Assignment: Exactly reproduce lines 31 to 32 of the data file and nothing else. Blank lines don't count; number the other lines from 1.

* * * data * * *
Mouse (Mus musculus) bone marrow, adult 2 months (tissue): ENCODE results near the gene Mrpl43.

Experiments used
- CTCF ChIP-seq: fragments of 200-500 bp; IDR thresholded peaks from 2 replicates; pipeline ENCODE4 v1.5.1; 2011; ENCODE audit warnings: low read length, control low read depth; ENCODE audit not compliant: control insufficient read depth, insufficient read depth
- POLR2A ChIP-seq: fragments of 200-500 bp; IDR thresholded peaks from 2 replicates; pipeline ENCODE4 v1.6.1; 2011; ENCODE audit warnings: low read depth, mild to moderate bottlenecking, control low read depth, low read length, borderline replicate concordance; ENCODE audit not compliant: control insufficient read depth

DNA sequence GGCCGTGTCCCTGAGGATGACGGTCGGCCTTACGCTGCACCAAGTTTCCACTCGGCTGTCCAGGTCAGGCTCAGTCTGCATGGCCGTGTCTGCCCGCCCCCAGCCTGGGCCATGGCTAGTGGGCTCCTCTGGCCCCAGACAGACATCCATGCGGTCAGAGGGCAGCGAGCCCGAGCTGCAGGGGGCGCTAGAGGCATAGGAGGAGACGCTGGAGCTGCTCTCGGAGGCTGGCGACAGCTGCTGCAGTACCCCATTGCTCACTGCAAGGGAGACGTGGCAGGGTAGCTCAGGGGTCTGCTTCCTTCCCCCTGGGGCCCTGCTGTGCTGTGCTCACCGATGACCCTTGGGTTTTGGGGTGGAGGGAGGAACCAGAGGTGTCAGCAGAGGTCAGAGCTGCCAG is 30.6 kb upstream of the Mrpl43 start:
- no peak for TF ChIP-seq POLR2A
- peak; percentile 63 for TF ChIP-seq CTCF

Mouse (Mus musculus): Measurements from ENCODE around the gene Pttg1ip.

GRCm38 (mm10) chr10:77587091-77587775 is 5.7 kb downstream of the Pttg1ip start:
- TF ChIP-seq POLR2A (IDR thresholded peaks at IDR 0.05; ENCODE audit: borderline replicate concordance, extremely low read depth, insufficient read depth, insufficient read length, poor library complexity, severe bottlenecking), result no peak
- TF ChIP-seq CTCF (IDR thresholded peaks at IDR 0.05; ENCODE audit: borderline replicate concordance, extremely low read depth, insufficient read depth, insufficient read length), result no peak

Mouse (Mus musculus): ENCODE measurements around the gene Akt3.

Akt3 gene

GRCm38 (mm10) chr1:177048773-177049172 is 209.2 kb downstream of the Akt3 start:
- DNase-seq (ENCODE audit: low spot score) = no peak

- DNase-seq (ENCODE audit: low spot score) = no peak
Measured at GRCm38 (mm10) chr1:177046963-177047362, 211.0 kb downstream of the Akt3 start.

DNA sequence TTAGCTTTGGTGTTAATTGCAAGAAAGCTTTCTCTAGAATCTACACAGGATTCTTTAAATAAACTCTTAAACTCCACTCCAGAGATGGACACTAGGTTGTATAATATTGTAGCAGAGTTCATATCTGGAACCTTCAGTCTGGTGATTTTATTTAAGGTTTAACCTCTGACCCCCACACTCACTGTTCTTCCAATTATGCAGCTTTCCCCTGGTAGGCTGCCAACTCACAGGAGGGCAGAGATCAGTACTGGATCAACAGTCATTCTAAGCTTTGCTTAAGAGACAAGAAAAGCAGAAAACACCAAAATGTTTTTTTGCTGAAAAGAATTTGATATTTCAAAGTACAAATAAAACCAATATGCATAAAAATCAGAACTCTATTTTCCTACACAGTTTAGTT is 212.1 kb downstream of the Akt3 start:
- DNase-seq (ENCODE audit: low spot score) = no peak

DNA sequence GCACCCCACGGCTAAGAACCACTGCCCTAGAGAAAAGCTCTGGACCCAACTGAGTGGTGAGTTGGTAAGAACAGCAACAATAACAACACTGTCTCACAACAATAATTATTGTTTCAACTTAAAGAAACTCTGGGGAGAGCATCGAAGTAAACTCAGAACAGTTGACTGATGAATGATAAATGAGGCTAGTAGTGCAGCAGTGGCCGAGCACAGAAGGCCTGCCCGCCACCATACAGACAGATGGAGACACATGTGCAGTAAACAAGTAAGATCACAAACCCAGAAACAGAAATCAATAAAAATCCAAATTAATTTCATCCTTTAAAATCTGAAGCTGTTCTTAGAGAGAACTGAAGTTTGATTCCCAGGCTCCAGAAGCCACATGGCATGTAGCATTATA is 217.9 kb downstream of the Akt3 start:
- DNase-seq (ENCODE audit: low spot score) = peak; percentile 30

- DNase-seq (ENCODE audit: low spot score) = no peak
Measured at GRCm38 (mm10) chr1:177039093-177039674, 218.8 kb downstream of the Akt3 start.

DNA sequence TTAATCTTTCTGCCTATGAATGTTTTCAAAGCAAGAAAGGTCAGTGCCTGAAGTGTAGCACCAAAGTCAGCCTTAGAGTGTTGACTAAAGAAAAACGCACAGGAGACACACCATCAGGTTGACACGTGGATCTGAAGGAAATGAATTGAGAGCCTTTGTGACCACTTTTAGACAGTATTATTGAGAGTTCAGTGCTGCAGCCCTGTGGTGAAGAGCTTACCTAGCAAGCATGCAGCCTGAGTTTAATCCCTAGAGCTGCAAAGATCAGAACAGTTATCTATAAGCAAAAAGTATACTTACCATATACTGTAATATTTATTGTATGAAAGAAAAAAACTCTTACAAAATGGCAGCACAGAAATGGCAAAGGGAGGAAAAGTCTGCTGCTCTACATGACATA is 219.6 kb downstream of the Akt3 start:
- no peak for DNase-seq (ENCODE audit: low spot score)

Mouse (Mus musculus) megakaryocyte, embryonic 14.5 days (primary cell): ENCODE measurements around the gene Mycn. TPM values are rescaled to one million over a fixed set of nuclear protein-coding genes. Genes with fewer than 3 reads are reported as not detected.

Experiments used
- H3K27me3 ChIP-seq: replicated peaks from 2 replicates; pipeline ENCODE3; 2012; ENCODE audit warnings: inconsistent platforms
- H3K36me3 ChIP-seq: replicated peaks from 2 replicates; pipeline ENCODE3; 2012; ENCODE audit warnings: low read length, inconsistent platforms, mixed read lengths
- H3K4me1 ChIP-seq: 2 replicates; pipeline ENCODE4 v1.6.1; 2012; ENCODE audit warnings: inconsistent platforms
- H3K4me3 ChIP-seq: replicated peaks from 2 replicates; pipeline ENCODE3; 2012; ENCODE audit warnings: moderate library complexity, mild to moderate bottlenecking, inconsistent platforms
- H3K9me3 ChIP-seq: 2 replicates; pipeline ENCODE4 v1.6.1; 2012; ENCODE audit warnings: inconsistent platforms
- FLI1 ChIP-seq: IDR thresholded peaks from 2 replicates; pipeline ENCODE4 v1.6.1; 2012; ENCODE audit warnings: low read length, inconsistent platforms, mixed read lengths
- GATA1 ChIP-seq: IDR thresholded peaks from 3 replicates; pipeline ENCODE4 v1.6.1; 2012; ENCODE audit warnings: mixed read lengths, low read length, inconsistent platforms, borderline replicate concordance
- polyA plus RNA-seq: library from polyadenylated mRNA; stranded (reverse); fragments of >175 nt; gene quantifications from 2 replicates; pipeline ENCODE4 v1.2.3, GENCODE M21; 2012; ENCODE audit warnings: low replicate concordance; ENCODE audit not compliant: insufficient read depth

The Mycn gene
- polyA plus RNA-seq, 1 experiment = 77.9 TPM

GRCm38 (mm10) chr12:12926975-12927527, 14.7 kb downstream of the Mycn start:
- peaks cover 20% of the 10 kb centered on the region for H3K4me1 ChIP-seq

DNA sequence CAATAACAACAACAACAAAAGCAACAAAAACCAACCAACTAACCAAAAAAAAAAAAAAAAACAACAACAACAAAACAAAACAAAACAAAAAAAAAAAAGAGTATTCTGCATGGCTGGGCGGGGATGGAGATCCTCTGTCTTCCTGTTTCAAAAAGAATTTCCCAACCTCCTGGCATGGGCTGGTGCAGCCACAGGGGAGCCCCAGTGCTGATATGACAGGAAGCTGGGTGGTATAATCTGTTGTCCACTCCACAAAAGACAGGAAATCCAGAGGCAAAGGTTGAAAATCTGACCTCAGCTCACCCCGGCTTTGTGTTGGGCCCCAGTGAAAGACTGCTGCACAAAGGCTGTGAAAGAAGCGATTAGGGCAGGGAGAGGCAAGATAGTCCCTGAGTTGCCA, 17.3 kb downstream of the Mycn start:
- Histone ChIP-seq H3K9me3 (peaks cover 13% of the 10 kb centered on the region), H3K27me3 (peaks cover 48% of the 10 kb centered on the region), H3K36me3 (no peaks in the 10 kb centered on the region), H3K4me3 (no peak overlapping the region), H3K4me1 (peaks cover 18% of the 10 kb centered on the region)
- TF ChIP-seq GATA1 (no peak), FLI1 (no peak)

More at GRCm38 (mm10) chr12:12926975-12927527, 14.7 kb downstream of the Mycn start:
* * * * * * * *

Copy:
- H3K4me3 ChIP-seq: replicated peaks from 2 replicates; pipeline ENCODE3; 2012; ENCODE audit warnings: moderate library complexity, mild to moderate bottlenecking, inconsistent platforms
- H3K9me3 ChIP-seq: 2 replicates; pipeline ENCODE4 v1.6.1; 2012; ENCODE audit warnings: inconsistent platforms